Working with Generation Y
A new generation is entering the work force with a rather peculiar set of expectations and behavior patterns. Raised on modern technology — personal computers, cell phones, cable TV — they expect higher salaries, good benefits and the potential for advancement.
These are the findings of a myriad of studies, surveys, ‘Webinars’ along with staffing firms that are paying particularly close attention to the new crowd, called Generation Y to figure out what makes them tick and develop strategies for companies to recruit and retain them. An estimated 80 million strong, Gen-Y workers aged 21-28 may end up changing the culture of companies.
According to a recent study that surveyed 1,007 Gen-Y professionals; their top criteria for accepting jobs are salary, benefits and potential for advancement. They expect results more quickly. They see no government safety net at the end of their careers. And having been micromanaged by their parents just a text message away, they expect constant feedback from their supervisors.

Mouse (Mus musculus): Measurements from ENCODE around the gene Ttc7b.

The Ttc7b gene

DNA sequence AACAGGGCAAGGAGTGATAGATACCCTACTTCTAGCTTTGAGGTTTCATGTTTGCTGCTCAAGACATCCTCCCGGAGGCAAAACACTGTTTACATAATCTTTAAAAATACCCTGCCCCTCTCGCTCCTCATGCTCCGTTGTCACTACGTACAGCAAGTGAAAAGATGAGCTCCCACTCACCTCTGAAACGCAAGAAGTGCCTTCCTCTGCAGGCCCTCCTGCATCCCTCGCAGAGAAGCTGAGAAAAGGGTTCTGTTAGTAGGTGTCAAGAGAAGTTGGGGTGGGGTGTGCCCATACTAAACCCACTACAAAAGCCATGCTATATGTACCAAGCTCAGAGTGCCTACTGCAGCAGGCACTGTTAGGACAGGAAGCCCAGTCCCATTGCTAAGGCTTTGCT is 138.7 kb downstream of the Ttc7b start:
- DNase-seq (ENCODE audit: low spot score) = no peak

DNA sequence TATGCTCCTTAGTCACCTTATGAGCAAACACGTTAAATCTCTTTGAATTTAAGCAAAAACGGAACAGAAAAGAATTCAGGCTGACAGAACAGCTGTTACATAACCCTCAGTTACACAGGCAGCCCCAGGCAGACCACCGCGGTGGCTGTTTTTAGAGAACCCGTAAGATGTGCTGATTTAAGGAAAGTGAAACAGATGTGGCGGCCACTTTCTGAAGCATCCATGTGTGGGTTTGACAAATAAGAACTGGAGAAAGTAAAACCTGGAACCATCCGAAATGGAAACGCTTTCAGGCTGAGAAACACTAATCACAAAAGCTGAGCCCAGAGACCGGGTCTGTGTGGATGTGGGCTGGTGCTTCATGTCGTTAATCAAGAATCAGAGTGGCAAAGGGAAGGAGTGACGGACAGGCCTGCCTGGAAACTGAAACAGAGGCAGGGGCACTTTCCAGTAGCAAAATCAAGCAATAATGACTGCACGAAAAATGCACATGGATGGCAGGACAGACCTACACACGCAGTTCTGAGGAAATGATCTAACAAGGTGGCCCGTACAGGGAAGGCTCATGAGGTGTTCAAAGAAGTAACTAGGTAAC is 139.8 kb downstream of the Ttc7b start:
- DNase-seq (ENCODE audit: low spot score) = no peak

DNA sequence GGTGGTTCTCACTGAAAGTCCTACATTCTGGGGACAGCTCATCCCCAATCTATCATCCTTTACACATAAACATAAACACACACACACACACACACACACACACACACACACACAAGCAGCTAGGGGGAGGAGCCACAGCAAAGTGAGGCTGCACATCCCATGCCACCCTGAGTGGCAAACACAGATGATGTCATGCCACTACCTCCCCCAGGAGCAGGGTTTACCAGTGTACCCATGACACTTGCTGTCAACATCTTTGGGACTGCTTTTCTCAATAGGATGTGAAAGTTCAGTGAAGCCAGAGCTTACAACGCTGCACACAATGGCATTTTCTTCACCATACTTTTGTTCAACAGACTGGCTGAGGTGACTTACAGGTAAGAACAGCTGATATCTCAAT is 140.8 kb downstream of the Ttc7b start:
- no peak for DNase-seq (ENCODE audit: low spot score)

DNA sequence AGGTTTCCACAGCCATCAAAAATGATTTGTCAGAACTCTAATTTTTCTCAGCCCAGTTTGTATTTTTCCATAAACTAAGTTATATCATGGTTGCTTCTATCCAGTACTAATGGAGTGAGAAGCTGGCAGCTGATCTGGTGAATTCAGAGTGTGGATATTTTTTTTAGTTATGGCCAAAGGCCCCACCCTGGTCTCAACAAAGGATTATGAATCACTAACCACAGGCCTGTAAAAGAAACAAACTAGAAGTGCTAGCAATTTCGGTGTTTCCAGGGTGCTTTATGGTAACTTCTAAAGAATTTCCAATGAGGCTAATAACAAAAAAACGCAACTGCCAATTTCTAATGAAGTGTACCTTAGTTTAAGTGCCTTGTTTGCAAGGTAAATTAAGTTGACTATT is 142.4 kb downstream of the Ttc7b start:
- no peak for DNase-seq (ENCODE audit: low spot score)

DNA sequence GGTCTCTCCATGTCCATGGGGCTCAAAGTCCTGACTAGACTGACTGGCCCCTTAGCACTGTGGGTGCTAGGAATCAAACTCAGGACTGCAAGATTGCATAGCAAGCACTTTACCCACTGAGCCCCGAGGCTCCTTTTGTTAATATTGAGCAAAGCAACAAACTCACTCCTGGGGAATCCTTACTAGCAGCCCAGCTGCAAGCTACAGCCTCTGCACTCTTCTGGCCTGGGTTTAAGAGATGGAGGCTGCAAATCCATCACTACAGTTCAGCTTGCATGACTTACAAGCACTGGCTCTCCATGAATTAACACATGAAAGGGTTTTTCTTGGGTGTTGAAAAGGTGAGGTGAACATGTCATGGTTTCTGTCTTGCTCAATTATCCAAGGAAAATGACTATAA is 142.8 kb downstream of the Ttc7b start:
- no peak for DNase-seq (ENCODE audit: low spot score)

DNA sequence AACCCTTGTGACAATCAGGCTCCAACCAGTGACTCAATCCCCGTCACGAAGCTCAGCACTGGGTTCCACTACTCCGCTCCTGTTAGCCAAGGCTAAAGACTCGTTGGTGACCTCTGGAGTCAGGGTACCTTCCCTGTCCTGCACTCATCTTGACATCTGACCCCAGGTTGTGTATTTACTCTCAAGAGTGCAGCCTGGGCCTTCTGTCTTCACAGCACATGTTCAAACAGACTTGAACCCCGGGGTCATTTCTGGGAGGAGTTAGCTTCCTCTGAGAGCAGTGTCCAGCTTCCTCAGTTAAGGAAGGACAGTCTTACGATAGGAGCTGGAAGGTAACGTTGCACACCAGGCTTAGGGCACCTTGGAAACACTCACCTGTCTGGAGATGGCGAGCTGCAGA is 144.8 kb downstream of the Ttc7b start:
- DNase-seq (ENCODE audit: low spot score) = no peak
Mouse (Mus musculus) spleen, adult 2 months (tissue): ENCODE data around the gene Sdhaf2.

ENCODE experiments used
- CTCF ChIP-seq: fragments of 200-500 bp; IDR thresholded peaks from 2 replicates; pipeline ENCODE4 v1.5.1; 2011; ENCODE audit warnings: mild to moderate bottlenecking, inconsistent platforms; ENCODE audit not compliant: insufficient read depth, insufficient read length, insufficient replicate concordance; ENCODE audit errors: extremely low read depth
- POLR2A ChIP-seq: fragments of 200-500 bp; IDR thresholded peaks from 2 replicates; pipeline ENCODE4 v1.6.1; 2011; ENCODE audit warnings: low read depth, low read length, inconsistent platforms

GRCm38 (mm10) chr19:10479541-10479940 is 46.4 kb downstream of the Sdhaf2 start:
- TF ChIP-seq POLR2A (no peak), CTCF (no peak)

There is lot of evidence that points to a very large difference between the (baby) boomer work ethic and the Gen-Y and Gen-X work ethic. They’re used to questioning authority with their parents and teachers. They would rather work in a meaningful job and contribute to the company that will continually keep training them so they can be given more responsibility than receive a fancy title and corner office.
The downside is that they become disengaged quickly if they’re not challenged and tend to have more job turnover than their Gen-X predecessors. The big thing at the Gen-Y level is their unwillingness to stay at a job for more than 18 months or two years. This generation of workers wants what they want in terms of salary compensation, training and benefits. They want it now, and they’re not willing to wait it out as many boomers were willing to do when they started their careers 30-50 years ago.
Hire Consulting Services